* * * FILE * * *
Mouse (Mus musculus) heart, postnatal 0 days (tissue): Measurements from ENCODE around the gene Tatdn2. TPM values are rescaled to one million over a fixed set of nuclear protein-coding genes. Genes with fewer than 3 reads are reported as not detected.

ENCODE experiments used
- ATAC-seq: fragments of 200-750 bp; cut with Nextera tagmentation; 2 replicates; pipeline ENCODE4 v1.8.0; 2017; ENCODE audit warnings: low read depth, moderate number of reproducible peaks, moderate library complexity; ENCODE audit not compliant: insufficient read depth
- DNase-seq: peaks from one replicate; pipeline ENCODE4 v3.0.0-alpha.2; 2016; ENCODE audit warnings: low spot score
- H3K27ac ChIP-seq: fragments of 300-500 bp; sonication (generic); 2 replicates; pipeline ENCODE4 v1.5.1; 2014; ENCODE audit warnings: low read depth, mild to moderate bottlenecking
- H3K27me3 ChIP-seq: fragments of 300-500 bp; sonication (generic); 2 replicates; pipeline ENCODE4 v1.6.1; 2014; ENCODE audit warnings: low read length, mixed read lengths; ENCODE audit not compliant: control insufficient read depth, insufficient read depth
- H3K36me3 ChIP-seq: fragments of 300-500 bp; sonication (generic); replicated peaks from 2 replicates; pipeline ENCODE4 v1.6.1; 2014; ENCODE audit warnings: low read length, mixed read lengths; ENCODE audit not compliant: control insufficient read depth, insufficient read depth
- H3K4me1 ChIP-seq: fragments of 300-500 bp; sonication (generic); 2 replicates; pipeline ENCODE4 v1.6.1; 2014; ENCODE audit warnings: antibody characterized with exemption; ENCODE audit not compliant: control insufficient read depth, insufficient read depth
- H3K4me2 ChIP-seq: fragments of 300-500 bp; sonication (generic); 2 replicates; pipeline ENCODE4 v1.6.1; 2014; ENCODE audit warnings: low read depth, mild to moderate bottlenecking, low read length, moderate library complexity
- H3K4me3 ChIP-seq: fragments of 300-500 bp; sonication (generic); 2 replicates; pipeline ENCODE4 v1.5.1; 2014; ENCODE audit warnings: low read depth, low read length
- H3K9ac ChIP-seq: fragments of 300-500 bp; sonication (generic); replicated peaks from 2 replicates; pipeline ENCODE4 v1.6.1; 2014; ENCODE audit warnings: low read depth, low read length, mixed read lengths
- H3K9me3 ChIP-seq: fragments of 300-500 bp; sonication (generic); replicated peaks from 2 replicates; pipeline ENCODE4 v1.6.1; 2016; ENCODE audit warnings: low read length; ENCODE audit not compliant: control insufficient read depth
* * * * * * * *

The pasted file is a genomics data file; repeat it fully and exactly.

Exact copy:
Mouse (Mus musculus) heart, postnatal 0 days (tissue): Measurements from ENCODE around the gene Tatdn2. TPM values are rescaled to one million over a fixed set of nuclear protein-coding genes. Genes with fewer than 3 reads are reported as not detected.

ENCODE experiments used
- ATAC-seq: fragments of 200-750 bp; cut with Nextera tagmentation; 2 replicates; pipeline ENCODE4 v1.8.0; 2017; ENCODE audit warnings: low read depth, moderate number of reproducible peaks, moderate library complexity; ENCODE audit not compliant: insufficient read depth
- DNase-seq: peaks from one replicate; pipeline ENCODE4 v3.0.0-alpha.2; 2016; ENCODE audit warnings: low spot score
- H3K27ac ChIP-seq: fragments of 300-500 bp; sonication (generic); 2 replicates; pipeline ENCODE4 v1.5.1; 2014; ENCODE audit warnings: low read depth, mild to moderate bottlenecking
- H3K27me3 ChIP-seq: fragments of 300-500 bp; sonication (generic); 2 replicates; pipeline ENCODE4 v1.6.1; 2014; ENCODE audit warnings: low read length, mixed read lengths; ENCODE audit not compliant: control insufficient read depth, insufficient read depth
- H3K36me3 ChIP-seq: fragments of 300-500 bp; sonication (generic); replicated peaks from 2 replicates; pipeline ENCODE4 v1.6.1; 2014; ENCODE audit warnings: low read length, mixed read lengths; ENCODE audit not compliant: control insufficient read depth, insufficient read depth
- H3K4me1 ChIP-seq: fragments of 300-500 bp; sonication (generic); 2 replicates; pipeline ENCODE4 v1.6.1; 2014; ENCODE audit warnings: antibody characterized with exemption; ENCODE audit not compliant: control insufficient read depth, insufficient read depth
- H3K4me2 ChIP-seq: fragments of 300-500 bp; sonication (generic); 2 replicates; pipeline ENCODE4 v1.6.1; 2014; ENCODE audit warnings: low read depth, mild to moderate bottlenecking, low read length, moderate library complexity
- H3K4me3 ChIP-seq: fragments of 300-500 bp; sonication (generic); 2 replicates; pipeline ENCODE4 v1.5.1; 2014; ENCODE audit warnings: low read depth, low read length
- H3K9ac ChIP-seq: fragments of 300-500 bp; sonication (generic); replicated peaks from 2 replicates; pipeline ENCODE4 v1.6.1; 2014; ENCODE audit warnings: low read depth, low read length, mixed read lengths
- H3K9me3 ChIP-seq: fragments of 300-500 bp; sonication (generic); replicated peaks from 2 replicates; pipeline ENCODE4 v1.6.1; 2016; ENCODE audit warnings: low read length; ENCODE audit not compliant: control insufficient read depth